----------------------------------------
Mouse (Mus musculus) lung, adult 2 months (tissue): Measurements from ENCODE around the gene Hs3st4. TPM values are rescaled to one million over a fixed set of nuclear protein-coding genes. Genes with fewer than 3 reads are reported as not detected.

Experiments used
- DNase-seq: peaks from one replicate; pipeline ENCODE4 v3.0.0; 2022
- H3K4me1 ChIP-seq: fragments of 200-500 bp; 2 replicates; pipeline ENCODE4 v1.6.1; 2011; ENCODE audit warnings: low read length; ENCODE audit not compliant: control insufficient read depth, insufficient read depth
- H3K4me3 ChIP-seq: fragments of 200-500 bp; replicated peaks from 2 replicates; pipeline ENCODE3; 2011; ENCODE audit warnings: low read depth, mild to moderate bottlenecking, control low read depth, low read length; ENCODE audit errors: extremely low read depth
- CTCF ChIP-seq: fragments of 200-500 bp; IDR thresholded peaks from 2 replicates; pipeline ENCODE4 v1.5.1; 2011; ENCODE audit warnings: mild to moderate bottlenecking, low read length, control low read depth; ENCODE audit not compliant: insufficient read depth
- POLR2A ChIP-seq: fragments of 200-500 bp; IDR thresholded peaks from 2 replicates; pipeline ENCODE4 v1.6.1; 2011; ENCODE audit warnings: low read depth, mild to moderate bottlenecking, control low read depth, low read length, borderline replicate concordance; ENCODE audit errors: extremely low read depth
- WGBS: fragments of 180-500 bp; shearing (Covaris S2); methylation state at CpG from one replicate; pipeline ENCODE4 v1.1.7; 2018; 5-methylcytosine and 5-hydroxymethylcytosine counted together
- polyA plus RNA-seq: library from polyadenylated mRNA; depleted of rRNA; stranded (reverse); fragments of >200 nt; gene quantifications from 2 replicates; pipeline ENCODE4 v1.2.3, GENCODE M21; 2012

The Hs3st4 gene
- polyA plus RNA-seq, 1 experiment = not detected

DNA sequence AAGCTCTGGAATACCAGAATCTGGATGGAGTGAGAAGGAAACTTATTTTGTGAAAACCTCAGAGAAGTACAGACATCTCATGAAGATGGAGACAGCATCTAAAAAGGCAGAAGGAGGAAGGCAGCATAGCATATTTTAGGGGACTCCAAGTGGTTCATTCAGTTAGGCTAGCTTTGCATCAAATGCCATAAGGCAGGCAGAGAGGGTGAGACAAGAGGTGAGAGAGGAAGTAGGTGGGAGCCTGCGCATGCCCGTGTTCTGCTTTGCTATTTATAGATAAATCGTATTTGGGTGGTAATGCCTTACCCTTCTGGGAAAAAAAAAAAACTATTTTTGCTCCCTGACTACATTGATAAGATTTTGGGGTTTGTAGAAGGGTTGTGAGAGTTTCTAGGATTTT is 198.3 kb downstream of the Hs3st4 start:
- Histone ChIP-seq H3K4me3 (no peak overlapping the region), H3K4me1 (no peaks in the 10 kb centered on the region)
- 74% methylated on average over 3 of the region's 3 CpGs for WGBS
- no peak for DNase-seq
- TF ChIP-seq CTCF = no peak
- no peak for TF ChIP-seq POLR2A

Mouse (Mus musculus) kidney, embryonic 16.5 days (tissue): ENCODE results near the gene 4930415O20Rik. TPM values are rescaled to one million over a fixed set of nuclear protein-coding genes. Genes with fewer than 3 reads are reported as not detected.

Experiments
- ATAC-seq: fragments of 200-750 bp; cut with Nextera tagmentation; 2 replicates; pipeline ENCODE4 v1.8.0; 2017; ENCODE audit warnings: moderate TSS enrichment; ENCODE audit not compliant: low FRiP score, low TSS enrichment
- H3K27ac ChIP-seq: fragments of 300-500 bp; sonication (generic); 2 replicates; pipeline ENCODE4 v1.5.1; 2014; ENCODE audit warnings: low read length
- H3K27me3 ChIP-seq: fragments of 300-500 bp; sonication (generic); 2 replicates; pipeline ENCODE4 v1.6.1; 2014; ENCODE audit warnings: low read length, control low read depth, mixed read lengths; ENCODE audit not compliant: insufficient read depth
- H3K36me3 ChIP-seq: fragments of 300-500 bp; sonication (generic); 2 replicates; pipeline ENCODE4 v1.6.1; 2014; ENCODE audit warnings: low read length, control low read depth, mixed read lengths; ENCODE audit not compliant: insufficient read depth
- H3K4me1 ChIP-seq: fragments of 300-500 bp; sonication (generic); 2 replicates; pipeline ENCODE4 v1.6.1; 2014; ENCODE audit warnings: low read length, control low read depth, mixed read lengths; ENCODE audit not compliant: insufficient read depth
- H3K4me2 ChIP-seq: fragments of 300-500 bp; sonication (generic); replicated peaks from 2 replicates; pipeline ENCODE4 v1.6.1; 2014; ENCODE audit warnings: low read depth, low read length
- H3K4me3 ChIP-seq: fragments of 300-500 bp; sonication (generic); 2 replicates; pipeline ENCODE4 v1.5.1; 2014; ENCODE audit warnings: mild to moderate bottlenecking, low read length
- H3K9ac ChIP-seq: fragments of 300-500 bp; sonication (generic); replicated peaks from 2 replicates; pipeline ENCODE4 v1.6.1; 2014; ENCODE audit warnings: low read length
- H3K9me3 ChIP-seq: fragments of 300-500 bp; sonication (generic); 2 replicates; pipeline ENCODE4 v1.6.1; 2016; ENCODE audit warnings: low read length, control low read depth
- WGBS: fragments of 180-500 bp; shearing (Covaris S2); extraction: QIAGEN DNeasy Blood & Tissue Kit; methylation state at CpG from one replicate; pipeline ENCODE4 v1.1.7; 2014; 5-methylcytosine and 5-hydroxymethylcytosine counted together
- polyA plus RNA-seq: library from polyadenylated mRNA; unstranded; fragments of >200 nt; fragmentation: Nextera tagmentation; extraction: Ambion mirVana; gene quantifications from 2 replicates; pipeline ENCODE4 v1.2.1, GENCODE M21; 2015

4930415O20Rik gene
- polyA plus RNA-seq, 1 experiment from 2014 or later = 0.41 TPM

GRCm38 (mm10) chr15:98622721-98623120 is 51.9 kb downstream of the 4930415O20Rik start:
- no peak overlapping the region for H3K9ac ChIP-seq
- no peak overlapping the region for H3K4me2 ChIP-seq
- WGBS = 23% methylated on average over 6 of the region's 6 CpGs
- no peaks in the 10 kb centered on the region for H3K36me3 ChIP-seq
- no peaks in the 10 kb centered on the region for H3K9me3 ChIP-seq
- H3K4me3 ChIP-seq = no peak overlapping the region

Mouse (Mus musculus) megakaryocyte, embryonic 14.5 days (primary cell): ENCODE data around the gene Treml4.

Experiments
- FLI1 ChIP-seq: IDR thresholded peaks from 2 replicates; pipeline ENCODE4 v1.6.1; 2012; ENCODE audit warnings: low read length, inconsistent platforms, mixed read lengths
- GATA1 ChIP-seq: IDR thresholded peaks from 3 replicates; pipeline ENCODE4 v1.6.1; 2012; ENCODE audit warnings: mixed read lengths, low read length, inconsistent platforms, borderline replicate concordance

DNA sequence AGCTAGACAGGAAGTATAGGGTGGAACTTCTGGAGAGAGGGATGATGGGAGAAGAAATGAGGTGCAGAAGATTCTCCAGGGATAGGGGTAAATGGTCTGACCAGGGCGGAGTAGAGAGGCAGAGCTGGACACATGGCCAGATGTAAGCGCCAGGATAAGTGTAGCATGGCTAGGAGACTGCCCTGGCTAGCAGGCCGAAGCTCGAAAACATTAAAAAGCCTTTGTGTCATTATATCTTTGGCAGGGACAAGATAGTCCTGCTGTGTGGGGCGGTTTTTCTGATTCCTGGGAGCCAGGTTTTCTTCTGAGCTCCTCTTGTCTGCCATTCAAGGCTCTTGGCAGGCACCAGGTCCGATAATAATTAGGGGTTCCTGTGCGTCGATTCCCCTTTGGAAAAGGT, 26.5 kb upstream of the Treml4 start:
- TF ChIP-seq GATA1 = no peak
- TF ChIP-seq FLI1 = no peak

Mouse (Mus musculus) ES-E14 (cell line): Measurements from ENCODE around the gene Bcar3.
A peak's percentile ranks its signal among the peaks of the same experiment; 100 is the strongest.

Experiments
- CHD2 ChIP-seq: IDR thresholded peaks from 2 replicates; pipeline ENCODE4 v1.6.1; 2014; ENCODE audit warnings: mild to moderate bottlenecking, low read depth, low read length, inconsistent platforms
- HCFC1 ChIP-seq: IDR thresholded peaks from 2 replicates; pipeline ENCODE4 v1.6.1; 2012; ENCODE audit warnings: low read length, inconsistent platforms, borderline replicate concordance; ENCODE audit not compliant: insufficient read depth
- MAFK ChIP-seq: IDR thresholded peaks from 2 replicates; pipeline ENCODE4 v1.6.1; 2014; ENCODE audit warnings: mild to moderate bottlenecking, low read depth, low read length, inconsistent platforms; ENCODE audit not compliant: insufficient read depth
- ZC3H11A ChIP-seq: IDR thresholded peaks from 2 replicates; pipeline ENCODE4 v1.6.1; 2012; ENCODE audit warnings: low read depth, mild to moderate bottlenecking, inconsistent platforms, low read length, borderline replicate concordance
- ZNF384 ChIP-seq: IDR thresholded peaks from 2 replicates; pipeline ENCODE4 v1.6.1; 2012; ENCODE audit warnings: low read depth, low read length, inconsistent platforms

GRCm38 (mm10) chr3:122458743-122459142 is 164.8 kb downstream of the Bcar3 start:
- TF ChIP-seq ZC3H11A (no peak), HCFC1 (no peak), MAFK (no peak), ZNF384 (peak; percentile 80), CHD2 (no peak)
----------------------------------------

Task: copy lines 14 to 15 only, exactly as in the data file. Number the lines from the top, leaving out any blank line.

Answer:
- 74% methylated on average over 3 of the region's 3 CpGs for WGBS
- no peak for DNase-seq